More mobile app advertisers need to verify attribution. For app campaigns, fraudsters take aim at the MMP’s attribution function because ultimately, tricking the MMP leads to the fraudster getting paid. Independent fraud prevention plays a critical role in verifying attribution and stopping ad fraud.
A lot of credence is paid to the fraudsters’ ability to develop new types of fraud, but in reality they are able to make a lot of money with very rudimentary techniques and slight adaptations. For example, we are seeing much more click spam generated by malware on devices rather than servers. The principle is the same – high volumes of clicks are sent to the campaign in the hope that the MMP will misattribute an install/conversion to the source of the fraudulent click. However, the execution has changed to help it circumvent their fraud detection mechanisms. Likewise, the rising popularity of re-engagement campaigns aiming to bring dormant users back to apps, is another avenue to give click spam another bite of ad budgets. Fraudsters don’t need to be massively innovative to make a buck. In 2020, I expect we will see more of the same – new evolutions of old tactics as well as old tactics employed across new channels (CTV/OTT) and emerging campaign types.”
“As hackers are learning to manipulate AI/Machine learning detection methods and “fly under the radar” techniques focused on the detection of attack platforms will demonstrate resilience to fuzzy changes and will create effective detection.
CTV is the rising target for attackers. it blends high rates with low abilities to measure and verify from the advertiser side. 2020 needs to focus on creating effective means to create a trusted CTV world.
CTV impersonation along with CTV manipulations will evolve. InApp ad fraud will stay a key challenge and new techniques would take advantage of the advertiser’s budgets.”
“In 2020, fraud will change dynamically and to maintain a high level of protection against it, anti-fraud products should use the integrated approach of ML-technologies. Unfortunately, highlighting any specific fraud detection technique or rules will not be able to protect you against fraud. Indeed, the key will be the ability to process and analyze large volumes of data at a very deep level. Without a high level of computation, this is not possible.
For mobile app install ad fraud in 2020, we will see a lot of evidence of the fact that existing mobile ad fraud prevention techniques work extremely inaccurately (especially if we’re talking about MMPs anti-fraud tools). Namely, they give out a lot of false positive and false negative decisions, which creates the illusion of “protection” for the advertiser, but it actually distorts UA (user acquisition) metrics severely. The existing concept and technology of mobile app install fraud prevention mistakenly blocks hundreds of thousands of non-fraud installs and, conversely, does not block millions of fraud installs. This creates a huge imbalance in the industry and moves it in critically off target.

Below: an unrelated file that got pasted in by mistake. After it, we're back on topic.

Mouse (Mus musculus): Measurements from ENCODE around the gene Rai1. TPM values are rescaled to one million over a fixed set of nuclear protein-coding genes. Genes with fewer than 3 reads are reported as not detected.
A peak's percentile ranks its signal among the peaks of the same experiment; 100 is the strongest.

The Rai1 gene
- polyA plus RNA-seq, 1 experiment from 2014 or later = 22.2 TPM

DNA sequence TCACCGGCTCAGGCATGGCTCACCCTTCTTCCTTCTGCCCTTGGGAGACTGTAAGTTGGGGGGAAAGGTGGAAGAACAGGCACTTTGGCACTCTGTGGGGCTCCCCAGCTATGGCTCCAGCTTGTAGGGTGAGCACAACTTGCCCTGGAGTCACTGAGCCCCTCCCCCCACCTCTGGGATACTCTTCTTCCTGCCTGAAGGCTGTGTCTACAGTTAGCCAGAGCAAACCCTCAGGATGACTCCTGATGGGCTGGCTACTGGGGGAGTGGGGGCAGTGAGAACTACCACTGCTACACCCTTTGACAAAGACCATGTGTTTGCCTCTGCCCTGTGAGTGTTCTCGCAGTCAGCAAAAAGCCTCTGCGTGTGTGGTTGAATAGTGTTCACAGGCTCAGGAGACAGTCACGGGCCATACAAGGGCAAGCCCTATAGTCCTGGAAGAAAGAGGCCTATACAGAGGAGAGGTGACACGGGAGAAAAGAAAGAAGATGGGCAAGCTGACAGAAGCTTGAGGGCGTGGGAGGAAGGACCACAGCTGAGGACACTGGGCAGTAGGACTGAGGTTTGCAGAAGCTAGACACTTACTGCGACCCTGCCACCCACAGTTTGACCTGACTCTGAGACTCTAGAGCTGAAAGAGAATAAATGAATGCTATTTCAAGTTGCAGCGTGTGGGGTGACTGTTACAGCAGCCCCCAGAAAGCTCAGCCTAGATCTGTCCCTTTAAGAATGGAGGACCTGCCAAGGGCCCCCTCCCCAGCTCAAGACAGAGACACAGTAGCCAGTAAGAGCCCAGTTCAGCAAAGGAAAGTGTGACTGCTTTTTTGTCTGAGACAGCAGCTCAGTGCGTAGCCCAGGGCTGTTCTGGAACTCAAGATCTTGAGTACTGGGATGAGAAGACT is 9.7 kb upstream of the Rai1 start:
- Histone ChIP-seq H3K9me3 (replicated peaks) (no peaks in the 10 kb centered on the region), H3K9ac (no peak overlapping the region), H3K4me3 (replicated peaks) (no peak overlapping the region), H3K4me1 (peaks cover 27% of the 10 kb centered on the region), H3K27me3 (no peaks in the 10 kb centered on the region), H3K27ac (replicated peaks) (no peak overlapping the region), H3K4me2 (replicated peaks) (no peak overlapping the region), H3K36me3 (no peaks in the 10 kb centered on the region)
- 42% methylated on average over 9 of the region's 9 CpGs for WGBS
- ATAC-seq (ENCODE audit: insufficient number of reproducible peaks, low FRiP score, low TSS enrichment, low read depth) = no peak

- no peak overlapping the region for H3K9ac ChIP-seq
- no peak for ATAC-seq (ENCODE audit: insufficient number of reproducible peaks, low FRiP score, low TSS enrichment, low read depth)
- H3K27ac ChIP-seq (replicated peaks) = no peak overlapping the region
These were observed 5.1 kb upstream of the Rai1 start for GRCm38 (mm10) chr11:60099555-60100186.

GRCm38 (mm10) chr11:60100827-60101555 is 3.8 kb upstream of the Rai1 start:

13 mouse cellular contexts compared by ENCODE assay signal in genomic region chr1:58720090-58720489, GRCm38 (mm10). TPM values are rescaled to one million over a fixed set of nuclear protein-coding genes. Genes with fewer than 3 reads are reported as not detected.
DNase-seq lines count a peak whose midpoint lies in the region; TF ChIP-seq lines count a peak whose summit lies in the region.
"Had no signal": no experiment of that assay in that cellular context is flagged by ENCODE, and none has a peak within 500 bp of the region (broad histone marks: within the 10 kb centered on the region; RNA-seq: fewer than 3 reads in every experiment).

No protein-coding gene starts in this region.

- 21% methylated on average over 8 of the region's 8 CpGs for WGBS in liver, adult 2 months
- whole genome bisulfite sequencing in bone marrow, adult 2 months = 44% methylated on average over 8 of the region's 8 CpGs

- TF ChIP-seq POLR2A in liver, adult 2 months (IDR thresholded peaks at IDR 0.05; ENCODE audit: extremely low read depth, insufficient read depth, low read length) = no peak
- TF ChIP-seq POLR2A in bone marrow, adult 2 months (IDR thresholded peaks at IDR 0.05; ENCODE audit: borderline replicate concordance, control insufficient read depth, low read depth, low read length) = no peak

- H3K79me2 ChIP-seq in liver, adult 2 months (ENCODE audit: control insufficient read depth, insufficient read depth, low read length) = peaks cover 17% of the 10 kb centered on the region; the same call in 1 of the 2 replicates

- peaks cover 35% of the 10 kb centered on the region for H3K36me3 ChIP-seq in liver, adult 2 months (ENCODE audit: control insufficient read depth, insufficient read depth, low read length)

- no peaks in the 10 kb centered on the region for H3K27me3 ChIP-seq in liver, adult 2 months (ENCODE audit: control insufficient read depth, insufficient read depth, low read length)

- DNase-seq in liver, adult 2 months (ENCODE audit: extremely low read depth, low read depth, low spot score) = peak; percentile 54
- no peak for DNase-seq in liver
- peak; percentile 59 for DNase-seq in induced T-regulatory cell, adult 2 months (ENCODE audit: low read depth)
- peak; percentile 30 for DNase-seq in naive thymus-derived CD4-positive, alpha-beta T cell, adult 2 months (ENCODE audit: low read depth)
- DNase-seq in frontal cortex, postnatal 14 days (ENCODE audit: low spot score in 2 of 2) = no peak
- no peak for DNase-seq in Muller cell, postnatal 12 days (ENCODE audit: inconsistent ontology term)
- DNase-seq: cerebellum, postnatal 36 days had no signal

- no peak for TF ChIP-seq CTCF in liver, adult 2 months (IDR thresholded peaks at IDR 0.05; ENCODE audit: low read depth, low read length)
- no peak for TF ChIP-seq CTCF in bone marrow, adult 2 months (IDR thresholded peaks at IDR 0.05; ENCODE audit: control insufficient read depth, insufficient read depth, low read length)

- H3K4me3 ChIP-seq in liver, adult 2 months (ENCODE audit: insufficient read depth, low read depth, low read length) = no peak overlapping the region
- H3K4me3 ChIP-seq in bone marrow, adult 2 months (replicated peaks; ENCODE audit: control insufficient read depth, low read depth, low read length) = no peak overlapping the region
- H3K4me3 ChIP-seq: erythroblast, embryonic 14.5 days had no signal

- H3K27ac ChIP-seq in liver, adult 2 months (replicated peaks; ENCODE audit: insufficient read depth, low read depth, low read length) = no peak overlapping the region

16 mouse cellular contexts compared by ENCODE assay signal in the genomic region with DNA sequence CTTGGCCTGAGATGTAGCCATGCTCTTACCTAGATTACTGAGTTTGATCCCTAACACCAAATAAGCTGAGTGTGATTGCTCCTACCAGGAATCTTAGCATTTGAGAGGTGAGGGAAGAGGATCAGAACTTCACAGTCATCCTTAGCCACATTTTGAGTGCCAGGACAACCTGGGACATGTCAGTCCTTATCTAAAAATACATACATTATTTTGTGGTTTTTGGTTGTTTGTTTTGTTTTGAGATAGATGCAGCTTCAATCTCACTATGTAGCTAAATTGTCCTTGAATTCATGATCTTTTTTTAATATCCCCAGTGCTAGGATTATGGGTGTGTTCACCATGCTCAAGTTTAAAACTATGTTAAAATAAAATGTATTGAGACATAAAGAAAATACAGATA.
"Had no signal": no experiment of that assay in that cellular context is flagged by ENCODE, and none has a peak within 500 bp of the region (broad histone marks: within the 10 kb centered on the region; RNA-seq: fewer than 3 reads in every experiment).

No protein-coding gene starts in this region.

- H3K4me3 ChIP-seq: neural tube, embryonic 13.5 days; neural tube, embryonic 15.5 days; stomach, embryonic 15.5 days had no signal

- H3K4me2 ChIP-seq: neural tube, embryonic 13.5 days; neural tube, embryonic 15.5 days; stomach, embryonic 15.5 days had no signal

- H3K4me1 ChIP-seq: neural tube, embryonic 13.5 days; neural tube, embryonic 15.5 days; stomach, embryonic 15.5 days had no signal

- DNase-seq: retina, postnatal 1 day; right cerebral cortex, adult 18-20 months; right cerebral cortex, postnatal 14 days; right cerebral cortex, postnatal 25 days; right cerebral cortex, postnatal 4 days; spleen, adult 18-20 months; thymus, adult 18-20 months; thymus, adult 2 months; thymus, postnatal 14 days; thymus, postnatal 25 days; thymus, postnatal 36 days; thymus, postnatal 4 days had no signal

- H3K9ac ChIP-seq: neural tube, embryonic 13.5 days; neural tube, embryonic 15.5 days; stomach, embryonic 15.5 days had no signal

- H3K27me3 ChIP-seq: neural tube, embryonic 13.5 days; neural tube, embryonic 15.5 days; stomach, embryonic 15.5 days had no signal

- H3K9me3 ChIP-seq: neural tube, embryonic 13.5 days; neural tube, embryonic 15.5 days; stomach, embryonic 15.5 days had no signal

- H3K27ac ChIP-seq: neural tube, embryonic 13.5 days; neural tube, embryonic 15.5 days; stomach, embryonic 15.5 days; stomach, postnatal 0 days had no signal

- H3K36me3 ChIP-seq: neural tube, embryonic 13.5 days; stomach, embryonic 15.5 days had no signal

- According to Scalarr experts, active modification of existing fraud types will continue: click injection, complex VTA spoofing, click spam, smart bots. In 2020, fraudsters will also try to do effective reverse engineering of anti-fraud tools in order to go unnoticed for as long as possible.
- Also, Mobile ad fraud will become more integrated – that is, fraudsters will “fake” a complex set of different metrics (impressions, clicks, installs, post-install events, purchases, etc.), rather than emulate them at different individual levels – display, click, install, etc.
- It is important to note that fraudsters are actively targeting shopping apps (eCommerce) and non-gaming categories, which will entail a general increase in emulations, since a fairly large number of players in this market purchase traffic using the CPA (cost per action) model.”
“Throughout 2020, detection techniques will continue to improve upon technology that is already available. In recent years, we’ve seen algorithms and AI get better at detecting anomalies in behavior, static data, and even individual devices. These will only get stronger with more data informing them. Additionally, blockchain solutions will likely start to crop up. The biggest challenge for these will be adoption, making them less effective than other solutions. We may also see innovations in analytics as data privacy continues to be a significant issue. Working with untethered or randomized data may be more important moving forward.
The biggest challenge for ad fraud prevention in 2020 will be incorporating solutions to protect the entire digital advertising process. Ads.txt, user scoring, and bot detection/blocking each cover a portion of the process. However, none of these methods protect against all forms of ad fraud. While blockchain can currently provide information on the whole process (if adopted by companies at every stage), it still has no enforcement mechanism to actually prevent fraud. That means fraud prevention companies need to work on integrations and more well-rounded solutions in the coming year.
As new types of digital advertising and targeted marketing come into existence, so will new kinds of ad fraud. We’ll likely see a rise in fraud for audio formats as programmatic audio advertising begins to be used more often in digital radio, podcasts, and music-streaming services. We may also see a rise in sophisticated bots as more people opt out of sharing data and fraud attempts to fill that space with high-value targets. New forms of affiliate fraud will probably continue to appear as companies focus on diversifying and creating omnichannel sales.”